An equity index annuity is a type of contract that gives you the potential to earn interest based on the performance of a particular stock market index. It’s essential to understand how these contracts work before you invest, so in this guide, we will break it down for you. First, we’ll discuss what an equity index annuity is, how it works, and some of the benefits and drawbacks of investing in them.
- What Is An Equity Index Annuity?
- How An Equity Indexed Annuity Works
- Earning Interest On Equity-Indexed Annuities
- How Are They Different From Other Fixed Annuities?
- How Equity-Indexed Annuities Credit Interest
- Equity-Indexed Annuities Disadvantage
- Equity Indexed Annuities Pros And Cons
- Which of The Following Is Not A Feature Of Equity-Indexed Annuities?
- Equity Indexed Annuity Quotes
What Is An Equity Index Annuity?
An equity-indexed annuity is a fixed annuity that earns interest based on a portion of an equities index, typically the S&P 500. An index equity annuity is also known as a fixed index annuity.
When you buy an equity-indexed annuity, you own an insurance contract. Therefore, you are not buying shares of any stock or index.
Equity-indexed annuities appeal to many people, especially those who want some opportunity to earn a higher return than what’s available with traditional fixed-rate annuities but still want protection should things go wrong.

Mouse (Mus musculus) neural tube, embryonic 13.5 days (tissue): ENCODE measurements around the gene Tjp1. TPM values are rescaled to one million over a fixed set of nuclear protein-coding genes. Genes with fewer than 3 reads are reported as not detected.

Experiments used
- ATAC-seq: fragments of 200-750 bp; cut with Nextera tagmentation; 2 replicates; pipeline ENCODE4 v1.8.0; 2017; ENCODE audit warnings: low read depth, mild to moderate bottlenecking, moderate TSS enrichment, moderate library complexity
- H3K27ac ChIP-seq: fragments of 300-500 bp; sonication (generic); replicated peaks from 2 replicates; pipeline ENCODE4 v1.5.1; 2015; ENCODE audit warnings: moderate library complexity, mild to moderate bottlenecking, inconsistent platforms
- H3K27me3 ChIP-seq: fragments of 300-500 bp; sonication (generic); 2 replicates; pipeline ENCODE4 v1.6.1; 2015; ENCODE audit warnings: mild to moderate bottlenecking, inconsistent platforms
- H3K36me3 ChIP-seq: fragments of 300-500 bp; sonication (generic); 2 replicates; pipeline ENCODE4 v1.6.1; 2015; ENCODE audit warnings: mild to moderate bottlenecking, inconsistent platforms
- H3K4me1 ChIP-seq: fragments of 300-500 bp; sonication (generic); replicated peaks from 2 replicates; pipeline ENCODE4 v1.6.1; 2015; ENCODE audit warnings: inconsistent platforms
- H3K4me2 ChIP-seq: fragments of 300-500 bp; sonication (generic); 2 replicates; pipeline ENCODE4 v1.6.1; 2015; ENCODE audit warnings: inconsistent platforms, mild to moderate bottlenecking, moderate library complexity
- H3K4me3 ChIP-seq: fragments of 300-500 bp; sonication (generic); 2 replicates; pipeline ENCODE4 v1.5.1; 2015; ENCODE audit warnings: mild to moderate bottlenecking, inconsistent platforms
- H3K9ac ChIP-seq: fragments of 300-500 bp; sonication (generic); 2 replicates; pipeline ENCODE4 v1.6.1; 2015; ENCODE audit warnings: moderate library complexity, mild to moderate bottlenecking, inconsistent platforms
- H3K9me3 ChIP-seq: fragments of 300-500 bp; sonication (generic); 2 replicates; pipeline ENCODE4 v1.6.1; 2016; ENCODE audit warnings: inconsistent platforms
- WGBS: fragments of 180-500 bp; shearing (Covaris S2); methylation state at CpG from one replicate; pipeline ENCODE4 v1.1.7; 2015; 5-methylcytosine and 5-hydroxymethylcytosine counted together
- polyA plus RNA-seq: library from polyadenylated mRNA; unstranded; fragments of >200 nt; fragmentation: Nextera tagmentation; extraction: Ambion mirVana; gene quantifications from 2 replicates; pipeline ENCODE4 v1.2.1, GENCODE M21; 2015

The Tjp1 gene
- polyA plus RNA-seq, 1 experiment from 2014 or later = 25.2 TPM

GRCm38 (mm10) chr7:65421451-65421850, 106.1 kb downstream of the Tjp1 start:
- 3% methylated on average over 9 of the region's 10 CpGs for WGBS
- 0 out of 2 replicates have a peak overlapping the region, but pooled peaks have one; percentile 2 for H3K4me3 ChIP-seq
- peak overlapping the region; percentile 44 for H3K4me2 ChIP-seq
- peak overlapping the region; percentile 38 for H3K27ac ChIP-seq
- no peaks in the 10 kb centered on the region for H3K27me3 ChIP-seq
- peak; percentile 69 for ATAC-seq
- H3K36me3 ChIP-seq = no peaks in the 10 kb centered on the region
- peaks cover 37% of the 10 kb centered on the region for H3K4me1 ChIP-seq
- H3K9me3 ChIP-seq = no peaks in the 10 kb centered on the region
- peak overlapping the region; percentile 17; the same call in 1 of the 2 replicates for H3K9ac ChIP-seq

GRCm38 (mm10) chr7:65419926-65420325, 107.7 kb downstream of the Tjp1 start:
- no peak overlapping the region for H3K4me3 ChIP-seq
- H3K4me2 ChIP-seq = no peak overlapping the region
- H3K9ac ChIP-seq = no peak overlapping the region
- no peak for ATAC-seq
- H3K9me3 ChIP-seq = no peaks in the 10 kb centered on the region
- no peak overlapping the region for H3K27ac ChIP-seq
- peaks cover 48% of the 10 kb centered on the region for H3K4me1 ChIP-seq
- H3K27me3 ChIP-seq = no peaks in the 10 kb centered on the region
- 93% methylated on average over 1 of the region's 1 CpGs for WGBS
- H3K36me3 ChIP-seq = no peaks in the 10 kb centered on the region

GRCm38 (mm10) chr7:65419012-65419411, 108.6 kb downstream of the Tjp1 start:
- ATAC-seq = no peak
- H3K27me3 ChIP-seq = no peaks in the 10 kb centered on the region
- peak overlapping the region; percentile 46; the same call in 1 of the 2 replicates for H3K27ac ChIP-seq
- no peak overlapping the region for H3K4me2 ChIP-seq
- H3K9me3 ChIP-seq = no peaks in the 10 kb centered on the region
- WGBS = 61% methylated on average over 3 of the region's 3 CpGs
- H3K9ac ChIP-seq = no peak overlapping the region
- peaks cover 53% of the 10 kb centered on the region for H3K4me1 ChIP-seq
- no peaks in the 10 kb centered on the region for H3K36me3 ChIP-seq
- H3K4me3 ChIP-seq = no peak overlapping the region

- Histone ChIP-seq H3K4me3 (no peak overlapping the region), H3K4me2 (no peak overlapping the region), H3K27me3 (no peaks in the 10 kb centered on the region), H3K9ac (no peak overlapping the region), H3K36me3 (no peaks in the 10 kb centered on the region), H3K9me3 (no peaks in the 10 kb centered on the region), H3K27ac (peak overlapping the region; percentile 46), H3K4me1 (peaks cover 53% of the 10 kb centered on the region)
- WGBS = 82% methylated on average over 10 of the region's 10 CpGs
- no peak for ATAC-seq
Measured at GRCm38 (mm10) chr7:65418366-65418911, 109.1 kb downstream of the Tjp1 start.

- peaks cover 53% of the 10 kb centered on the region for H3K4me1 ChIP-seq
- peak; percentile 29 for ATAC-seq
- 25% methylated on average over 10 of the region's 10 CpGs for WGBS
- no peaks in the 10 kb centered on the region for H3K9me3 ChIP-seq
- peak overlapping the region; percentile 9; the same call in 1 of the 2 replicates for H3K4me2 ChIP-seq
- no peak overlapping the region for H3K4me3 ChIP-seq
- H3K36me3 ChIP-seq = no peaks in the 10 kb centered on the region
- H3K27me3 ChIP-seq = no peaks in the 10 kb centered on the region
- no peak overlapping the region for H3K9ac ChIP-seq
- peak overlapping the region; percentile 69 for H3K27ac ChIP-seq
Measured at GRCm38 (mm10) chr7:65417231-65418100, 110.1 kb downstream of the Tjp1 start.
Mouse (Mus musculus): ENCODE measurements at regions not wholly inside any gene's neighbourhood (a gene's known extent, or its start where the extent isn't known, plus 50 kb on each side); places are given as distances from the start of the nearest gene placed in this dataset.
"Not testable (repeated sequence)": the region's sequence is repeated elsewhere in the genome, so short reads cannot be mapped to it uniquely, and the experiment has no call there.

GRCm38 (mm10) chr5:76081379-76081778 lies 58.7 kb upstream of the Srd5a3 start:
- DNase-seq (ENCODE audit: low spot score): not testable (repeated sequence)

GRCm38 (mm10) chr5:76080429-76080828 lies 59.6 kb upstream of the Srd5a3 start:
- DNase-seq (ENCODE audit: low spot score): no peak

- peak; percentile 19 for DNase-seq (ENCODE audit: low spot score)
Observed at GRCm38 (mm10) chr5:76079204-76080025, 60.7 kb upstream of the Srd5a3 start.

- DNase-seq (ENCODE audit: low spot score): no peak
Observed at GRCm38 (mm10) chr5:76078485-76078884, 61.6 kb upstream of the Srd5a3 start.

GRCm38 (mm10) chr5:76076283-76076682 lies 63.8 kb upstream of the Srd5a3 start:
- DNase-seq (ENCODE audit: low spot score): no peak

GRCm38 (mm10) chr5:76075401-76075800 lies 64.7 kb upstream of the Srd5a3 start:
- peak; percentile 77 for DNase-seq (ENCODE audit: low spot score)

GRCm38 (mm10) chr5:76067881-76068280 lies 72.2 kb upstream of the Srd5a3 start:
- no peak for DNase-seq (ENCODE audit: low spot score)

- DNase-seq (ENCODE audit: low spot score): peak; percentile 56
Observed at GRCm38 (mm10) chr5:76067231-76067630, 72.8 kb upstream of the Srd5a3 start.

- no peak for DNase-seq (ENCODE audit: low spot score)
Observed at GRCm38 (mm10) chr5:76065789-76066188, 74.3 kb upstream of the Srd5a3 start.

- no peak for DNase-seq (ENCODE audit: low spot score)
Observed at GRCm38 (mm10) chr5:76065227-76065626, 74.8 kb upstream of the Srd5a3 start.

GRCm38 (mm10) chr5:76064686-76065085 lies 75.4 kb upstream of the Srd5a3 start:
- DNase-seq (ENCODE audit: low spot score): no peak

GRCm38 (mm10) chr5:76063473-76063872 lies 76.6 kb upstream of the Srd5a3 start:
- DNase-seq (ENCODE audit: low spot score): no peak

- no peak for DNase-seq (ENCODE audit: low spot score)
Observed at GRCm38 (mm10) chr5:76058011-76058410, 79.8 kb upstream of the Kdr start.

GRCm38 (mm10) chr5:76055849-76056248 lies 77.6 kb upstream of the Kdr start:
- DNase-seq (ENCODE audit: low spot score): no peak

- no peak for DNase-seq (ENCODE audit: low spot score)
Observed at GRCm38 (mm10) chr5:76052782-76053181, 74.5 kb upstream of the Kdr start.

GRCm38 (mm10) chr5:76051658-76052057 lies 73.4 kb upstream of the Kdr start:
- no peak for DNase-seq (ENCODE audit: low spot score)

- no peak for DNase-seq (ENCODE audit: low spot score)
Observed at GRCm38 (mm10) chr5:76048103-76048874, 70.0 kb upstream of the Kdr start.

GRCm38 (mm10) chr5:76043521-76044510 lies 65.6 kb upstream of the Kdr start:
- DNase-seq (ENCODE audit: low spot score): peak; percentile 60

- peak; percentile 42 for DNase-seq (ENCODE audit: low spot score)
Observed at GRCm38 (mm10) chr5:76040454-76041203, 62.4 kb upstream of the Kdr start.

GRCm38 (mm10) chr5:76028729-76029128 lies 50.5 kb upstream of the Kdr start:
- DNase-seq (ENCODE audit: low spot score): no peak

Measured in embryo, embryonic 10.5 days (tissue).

How An Equity Indexed Annuity Works
An annuity is an insurance policy for retirement with an insurance company. There is an accumulation period where the policy earns interest. At the end of the accumulation period, the investor has complete control of the initial investment and earned interest. In addition, there is an optional payout period called annuitization.
Equity-indexed annuities provide a guaranteed minimum interest rate, typically 1% to 3%, on 87.5% of your investment. This minimum interest rate applies if an investor earns no returns throughout the contract. Thus, the primary method of earning interest is linked to the performance of an external equities index.
Earnings from index equity annuities are usually higher than traditional fixed-rate annuities, lower than variable-rate annuities, but with better downside protection than a variable annuity.
Earning Interest On Equity-Indexed Annuities
Indexed equity annuities offer a participation rate that can limit the extent to which the annuity owner can participate in market gains.